Richie Faulkner feels upcoming Judas Priest songs are more progressive and have ‘Killing Machine’ swagger

Photo by Joe Schaeffer Photography

Richie Faulkner feels upcoming Judas Priest songs are more progressive and have ‘Killing Machine’ swagger

Judas Priest guitarist Richie Faulkner was recently interviewed by Jimmy Kay and Alan Dixon for Canada’s The Metal Voice. Judas Priest‘s last studio album Firepower dates back almost four years ago and finished at #3 on the Sleaze Roxx Readers’ Top 20 Albums of 2018 and #9 on the Sleaze Roxx’s Top Ten Albums of 2018.

With respect to providing an update on the next Judas Priest album, Faulkner indicated (as provided by The Metal Voice with slight edits): “Since the Firepower tour, we went our separate ways like we do and we always got ideas coming up, me, Rob [Halford] and Glenn [Tipton] start putting ideas down. We got together in early 2020, me, Rob and GlennAndy Sneap was there as well — and we pulled all our ideas together and started the first writing sessions. We got together a batch of songs, by no means finished but they were developed enough we could call them songs, so we could give them working titles. They were demos. So we had a batch of demos and since then we have been trying to find an opportunity where we can all get together and develop them further and record them. Obviously with the restrictions at the time, lockdowns and the pandemic, we wanted to be together as a band to iron out those creases. It becomes evident when you play together what songs need. We have started recording some and getting it put together with those restrictions it has obviously been taking longer than we would like. We are working on it but obviously we are nowhere near a release date.”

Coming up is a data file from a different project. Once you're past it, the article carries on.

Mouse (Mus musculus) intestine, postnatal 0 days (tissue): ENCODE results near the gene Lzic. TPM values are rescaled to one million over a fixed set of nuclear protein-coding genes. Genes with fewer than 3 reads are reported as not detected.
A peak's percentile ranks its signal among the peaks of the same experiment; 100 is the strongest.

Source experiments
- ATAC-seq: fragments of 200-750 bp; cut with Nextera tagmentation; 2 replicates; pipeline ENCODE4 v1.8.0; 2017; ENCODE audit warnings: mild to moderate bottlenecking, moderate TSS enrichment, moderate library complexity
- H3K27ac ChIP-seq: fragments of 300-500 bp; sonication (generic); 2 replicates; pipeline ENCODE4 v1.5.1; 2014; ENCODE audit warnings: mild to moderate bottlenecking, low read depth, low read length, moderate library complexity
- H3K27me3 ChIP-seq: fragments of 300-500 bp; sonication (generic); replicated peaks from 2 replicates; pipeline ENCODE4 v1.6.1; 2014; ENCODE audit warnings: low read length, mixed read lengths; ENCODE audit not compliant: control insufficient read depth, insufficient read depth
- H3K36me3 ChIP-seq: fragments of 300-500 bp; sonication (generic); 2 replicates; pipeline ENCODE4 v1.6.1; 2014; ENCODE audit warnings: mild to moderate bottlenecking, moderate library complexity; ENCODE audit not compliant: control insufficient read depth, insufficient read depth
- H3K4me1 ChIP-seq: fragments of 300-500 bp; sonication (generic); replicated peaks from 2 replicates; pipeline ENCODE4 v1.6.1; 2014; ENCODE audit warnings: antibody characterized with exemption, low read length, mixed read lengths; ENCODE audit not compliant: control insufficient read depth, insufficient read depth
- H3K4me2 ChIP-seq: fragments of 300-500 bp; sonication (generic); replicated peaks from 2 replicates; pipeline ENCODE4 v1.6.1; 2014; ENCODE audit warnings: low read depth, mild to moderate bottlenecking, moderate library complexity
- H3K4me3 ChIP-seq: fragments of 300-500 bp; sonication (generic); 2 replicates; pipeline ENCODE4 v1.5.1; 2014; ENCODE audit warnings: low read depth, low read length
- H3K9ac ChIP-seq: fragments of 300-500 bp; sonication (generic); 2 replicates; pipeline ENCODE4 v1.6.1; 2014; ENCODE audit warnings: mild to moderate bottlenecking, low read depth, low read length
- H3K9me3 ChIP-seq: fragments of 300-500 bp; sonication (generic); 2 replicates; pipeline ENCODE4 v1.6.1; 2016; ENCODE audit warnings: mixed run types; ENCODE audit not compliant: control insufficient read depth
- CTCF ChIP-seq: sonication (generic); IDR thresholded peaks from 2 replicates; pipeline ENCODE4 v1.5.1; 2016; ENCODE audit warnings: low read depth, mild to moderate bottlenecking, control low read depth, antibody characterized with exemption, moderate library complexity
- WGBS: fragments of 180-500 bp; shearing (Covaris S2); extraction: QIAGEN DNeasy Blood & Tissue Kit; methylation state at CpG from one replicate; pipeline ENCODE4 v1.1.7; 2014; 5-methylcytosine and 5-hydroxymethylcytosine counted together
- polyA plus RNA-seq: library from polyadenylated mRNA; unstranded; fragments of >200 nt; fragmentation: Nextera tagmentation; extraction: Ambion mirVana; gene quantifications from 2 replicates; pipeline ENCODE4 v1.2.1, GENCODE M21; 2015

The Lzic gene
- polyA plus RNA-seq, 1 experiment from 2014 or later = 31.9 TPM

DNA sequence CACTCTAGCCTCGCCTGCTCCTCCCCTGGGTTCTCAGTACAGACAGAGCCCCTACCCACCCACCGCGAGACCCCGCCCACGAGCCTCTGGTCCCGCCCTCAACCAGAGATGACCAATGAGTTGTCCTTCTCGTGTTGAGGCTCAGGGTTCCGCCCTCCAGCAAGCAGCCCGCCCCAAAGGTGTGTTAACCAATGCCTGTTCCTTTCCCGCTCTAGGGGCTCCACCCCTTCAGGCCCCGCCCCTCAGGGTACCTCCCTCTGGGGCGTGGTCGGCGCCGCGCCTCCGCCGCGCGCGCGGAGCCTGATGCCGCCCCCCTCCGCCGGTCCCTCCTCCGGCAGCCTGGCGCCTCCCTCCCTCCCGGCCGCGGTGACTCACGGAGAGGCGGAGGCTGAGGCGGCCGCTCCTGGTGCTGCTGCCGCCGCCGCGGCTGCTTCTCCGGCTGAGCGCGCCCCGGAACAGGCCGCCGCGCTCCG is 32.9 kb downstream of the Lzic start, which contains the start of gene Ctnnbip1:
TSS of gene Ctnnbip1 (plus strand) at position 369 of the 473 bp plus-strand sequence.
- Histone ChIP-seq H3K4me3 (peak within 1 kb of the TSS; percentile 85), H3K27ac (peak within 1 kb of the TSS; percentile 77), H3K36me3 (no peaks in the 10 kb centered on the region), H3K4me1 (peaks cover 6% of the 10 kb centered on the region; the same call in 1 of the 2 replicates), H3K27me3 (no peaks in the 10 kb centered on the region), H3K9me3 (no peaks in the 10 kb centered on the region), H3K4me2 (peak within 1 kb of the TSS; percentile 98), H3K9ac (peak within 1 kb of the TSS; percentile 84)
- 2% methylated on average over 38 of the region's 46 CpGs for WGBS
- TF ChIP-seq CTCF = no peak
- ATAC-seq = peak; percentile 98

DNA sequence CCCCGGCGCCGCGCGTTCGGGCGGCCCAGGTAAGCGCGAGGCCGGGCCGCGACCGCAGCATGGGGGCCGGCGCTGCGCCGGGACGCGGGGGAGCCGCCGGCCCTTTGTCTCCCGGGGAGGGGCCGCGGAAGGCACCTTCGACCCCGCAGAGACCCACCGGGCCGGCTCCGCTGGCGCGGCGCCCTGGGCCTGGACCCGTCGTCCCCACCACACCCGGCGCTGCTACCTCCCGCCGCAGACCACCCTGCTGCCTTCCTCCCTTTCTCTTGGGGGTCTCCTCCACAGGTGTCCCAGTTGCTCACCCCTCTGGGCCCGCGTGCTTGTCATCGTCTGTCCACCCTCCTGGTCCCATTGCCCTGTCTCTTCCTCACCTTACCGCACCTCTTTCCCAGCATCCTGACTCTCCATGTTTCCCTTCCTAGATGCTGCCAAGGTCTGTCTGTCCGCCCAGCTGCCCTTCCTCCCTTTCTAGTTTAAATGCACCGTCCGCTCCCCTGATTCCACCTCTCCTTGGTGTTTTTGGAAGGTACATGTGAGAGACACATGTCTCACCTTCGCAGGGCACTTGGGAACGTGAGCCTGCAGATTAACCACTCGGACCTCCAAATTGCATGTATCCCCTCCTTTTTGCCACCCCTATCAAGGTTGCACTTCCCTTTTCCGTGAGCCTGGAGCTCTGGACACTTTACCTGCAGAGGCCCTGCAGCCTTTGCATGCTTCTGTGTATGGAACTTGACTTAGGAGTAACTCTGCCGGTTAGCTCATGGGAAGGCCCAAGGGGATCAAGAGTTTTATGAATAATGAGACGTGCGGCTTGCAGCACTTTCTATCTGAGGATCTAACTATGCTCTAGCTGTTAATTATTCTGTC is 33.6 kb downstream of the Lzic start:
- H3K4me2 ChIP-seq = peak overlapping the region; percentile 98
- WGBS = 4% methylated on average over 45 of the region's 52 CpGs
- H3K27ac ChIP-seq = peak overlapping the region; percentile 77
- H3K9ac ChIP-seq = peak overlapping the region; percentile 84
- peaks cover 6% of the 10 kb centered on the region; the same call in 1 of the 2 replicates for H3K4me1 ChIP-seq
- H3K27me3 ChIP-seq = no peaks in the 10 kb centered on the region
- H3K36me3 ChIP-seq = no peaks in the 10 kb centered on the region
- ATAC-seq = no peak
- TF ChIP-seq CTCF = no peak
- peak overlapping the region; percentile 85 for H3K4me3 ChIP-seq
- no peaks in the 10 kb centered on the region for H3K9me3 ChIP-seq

In terms of the musical direction for the new music and whether it will be a Firepower part two album or from another Priest album era, Faulkner opined: “Whenever you start a record you never know how it’s going to turn out, so you might start with an idea of what it’s going to be and as it kind of rolls on it comes out something different, so you don’t quite know.  It is also kind of hard to sum up your own music I find. But I think this one stands on its own. It is not Firepower two. It is its own animal. If anything, I would say it is a bit more progressive in places and in places, it’s got a bit more of that Killing Machine swagger. I think it is a little more progressive than Firepower and like I said it has a little bit of that Killing Machine angry swagger attitude going on. But like I said it can turnout completely differently.”

You can listen to the interview with Richie Faulkner on The Metal Voice below: